The policy allows for flexibility if net benefit approval is not required, but SOEs should proceed with caution. "Could be injurious" to national security affords the government significant flexibility to consider factors such as the applicable critical mineral(s), mining project, alternative sources, country of the foreign investor and degree of state ownership or influence. This flexibility is likely to be applied in a way that results in more extended initial reviews (which afford the government additional time to decide whether to order a full national security review) and more full national security reviews, as well as increased use of the government's powers to impose remedies such as a blocking or divestiture order or conditions on investment. The government almost certainly wishes to avoid a repeat of the high-profile controversy that followed the Zijin/Neo Lithium transaction. To the contrary, the November 2 divestiture orders suggest that it wishes to be seen to be taking strong positions. Investors who are state owned (including minority interests) or may be perceived by the Canadian government as being influenced by a foreign government, particularly a non-democratic government, should submit their ICA notice at least 45 days before closing a critical minerals investment with ties to Canada.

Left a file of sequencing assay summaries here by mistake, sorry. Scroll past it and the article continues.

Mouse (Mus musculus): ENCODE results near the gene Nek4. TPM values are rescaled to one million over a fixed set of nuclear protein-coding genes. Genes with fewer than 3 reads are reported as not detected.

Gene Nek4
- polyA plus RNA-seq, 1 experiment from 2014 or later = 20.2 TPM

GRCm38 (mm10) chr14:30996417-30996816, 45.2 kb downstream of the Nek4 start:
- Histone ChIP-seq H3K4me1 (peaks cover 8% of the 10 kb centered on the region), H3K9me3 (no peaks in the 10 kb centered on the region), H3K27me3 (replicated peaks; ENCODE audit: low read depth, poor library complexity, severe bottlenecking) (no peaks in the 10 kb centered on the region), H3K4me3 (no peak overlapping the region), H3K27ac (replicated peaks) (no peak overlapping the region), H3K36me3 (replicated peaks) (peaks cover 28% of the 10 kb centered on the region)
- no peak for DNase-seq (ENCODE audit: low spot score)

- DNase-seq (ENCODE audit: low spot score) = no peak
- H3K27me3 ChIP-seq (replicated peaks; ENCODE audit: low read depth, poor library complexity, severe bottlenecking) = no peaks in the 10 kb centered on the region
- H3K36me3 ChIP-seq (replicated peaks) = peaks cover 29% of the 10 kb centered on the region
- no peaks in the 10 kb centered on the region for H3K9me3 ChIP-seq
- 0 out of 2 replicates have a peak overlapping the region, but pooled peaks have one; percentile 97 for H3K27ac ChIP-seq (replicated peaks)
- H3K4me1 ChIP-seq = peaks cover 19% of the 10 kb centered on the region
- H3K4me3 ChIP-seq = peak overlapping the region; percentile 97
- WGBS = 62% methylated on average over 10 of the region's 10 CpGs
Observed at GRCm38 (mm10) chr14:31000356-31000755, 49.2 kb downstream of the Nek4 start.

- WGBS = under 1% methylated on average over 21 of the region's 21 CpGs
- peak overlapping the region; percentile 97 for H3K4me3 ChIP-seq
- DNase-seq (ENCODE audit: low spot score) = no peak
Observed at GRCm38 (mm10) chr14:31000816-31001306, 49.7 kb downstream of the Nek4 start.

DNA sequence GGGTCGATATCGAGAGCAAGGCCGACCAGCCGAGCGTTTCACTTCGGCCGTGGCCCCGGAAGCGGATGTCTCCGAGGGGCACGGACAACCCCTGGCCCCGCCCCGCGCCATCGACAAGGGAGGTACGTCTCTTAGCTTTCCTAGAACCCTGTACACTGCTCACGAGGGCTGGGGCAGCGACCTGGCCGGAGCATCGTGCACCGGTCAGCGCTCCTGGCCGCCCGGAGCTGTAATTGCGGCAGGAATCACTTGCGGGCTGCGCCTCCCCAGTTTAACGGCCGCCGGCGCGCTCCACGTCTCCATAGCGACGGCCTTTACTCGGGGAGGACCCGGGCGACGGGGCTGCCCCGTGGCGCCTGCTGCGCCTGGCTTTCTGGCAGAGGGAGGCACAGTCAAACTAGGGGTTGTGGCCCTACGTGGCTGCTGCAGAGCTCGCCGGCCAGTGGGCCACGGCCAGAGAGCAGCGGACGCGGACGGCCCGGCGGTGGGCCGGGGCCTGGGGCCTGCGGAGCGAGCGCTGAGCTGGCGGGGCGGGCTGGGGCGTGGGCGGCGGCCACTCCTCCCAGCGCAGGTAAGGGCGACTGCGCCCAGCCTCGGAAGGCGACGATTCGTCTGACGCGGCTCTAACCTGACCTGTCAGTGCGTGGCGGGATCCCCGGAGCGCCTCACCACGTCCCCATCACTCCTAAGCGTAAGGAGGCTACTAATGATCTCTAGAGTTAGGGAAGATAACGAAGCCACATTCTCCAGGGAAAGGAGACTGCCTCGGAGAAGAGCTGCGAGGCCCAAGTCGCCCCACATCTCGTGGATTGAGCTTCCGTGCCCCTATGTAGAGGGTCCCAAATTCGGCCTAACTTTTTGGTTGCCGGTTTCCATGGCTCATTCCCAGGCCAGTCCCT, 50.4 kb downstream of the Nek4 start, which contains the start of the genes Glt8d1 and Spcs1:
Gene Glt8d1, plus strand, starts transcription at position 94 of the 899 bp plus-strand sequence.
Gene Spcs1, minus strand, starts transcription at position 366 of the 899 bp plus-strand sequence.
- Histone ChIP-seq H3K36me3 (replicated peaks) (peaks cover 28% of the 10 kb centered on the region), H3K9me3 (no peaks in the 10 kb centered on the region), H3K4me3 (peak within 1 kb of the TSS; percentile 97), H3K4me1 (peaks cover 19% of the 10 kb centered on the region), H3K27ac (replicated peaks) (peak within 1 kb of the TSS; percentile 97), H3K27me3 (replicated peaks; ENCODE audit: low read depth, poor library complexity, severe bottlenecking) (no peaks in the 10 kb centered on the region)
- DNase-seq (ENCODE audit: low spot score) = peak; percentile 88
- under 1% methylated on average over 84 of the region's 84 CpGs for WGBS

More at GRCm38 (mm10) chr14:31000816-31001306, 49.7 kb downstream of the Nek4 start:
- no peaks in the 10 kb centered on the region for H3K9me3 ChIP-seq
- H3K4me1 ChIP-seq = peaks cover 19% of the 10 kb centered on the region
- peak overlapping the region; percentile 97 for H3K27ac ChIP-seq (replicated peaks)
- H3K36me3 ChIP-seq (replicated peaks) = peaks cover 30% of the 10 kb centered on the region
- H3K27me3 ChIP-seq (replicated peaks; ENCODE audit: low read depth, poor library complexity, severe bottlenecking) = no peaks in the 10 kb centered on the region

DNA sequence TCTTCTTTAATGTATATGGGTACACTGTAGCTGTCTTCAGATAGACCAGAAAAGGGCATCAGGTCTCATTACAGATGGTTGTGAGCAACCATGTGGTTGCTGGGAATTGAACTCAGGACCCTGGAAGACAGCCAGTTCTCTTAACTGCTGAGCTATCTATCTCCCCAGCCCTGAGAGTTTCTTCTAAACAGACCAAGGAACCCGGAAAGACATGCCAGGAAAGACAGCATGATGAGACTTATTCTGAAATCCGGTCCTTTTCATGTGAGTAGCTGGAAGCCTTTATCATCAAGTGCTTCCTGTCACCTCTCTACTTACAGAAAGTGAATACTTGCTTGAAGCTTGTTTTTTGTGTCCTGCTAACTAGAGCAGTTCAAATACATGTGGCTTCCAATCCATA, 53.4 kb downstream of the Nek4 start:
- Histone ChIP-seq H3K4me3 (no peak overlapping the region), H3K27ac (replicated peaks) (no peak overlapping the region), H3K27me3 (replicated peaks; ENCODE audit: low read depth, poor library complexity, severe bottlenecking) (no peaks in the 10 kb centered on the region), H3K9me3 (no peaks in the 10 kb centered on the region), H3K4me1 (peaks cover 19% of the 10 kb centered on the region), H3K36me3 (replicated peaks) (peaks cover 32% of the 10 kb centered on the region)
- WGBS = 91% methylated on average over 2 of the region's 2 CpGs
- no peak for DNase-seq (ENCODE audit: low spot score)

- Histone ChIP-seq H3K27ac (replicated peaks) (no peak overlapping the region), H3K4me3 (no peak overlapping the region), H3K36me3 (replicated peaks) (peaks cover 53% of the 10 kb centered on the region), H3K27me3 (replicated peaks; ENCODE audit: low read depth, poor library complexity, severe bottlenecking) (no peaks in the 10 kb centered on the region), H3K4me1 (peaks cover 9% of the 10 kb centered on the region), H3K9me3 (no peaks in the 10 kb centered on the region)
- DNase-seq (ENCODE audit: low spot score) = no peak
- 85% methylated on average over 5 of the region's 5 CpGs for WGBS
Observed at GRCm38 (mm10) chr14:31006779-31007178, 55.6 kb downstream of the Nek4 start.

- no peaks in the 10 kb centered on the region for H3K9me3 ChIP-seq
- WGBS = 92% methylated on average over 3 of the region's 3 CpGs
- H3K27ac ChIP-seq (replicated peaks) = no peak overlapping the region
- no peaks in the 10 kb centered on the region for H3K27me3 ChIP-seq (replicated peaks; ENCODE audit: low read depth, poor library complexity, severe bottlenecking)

The government is clearly prepared to enforce the policy in respect of critical minerals properties that are located outside of Canada. Similar to Neo Lithium and Lithium Chile, the mining projects of a fair number of "Canadian" mining companies are located outside of Canada, and the company's connection to Canada may involve little more than a stock market listing and, in some cases, a head office function. While the policy does not explicitly differentiate between mineral properties located inside and outside of Canada, the government's November 2 divestiture orders demonstrate that it is prepared to enforce the policy as it considers necessary to protect Canada's critical minerals supply chain "both at home and abroad." It is worth noting that, even before the new policy, there was precedent for the use of the national security powers in situations where the target's mineral properties are located outside of Canada, including: (i) the 2009 proposed take-over of Forsys Metals Corporation, which had a uranium project in Namibia, by George Forest International Afrique, which was reportedly abandoned shortly after George Forest received a letter prohibiting it from closing pending further national security review amid speculation that the government of Iran may have been providing purchase financing; and (ii) in 2020, the government issued a notice of extended initial review of Endeavour Mining's acquisition of SEMAFO, which had gold mines in Burkina Faso, but ultimately let the deal proceed.